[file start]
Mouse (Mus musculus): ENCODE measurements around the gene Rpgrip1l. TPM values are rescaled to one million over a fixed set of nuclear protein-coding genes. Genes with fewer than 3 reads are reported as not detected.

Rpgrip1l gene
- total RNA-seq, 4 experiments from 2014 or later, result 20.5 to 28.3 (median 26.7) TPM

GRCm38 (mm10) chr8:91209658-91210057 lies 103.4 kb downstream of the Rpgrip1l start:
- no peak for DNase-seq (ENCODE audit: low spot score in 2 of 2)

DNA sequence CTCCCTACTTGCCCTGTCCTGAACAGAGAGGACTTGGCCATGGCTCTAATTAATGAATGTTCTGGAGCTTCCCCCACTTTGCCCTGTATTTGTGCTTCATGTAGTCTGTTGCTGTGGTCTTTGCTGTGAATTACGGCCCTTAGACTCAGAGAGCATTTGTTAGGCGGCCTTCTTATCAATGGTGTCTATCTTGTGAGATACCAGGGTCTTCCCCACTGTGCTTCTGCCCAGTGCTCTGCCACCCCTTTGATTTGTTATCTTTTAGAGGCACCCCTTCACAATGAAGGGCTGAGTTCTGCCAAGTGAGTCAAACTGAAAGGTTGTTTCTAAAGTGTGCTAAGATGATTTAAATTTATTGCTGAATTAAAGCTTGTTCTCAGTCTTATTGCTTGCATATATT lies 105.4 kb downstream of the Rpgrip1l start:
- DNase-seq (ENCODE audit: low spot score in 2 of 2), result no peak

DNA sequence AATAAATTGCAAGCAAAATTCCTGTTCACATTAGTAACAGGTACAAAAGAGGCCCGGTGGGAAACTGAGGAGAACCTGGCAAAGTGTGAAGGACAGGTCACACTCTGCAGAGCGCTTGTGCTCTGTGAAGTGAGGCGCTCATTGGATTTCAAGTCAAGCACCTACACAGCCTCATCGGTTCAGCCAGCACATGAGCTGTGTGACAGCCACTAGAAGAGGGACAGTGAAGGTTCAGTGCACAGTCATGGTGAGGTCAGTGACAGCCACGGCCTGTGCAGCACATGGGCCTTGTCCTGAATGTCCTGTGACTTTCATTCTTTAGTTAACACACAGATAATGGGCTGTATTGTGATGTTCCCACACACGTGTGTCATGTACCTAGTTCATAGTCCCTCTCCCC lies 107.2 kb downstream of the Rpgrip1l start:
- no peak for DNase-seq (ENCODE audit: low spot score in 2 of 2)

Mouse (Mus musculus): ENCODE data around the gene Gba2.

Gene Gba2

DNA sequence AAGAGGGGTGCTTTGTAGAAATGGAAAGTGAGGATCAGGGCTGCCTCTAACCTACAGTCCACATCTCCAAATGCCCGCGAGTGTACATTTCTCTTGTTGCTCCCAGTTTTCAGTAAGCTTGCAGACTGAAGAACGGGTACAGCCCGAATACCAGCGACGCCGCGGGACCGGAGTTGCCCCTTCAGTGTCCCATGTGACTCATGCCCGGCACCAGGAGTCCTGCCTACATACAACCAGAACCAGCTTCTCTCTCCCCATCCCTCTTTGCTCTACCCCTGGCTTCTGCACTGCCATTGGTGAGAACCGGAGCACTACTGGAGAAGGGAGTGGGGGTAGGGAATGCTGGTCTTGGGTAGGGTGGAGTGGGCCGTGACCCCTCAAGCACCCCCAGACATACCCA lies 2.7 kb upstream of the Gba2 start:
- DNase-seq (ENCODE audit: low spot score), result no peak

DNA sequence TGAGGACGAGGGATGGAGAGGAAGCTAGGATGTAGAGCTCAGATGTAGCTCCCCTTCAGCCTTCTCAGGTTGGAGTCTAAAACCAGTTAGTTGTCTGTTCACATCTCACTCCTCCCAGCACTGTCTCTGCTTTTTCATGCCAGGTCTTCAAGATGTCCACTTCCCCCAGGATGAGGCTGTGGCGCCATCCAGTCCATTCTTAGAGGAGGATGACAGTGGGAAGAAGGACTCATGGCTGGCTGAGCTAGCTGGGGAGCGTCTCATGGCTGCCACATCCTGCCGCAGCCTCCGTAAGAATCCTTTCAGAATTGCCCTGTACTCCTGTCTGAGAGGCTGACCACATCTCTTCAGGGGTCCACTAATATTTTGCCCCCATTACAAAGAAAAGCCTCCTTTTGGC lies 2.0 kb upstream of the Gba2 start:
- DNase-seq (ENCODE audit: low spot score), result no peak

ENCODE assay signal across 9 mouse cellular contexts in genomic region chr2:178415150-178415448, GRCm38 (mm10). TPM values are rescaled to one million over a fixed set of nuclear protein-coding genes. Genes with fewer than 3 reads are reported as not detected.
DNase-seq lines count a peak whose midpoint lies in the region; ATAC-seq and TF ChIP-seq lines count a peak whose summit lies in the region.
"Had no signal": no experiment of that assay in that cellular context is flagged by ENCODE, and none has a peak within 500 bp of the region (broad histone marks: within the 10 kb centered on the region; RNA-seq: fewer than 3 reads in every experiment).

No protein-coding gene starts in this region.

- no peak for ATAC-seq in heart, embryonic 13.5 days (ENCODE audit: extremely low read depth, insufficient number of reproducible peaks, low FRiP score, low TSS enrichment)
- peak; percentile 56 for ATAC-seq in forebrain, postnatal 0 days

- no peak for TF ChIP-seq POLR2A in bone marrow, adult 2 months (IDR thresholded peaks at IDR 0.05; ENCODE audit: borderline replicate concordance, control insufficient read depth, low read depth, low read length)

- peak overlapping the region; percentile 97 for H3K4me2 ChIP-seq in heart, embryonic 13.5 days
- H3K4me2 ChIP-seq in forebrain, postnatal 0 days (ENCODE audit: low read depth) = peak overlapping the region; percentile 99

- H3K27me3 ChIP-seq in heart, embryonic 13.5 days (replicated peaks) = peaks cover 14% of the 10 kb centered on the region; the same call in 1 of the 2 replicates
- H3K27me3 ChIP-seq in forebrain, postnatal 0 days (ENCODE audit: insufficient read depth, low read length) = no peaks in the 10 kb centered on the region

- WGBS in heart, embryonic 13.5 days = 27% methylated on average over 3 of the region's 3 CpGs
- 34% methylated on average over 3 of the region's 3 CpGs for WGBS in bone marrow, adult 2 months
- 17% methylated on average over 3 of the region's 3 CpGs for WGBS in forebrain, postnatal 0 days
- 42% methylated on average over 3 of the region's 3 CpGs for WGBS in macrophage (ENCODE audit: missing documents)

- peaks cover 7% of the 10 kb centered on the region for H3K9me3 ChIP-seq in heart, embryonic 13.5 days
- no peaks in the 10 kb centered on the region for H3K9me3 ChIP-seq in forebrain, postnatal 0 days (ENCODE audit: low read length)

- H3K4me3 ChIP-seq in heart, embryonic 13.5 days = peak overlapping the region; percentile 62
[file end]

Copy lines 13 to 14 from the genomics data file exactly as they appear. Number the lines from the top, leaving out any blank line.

- DNase-seq (ENCODE audit: low spot score), result no peak

DNA sequence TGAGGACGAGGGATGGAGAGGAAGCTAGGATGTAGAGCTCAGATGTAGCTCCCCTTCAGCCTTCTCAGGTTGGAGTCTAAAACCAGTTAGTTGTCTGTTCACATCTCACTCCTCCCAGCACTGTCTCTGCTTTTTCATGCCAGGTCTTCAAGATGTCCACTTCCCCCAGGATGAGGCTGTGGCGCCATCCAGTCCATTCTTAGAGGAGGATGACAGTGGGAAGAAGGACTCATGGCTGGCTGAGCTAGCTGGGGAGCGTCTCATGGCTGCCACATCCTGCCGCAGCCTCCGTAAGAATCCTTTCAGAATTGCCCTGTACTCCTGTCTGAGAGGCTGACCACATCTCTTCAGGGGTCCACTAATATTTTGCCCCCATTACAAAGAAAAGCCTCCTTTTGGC lies 2.0 kb upstream of the Gba2 start: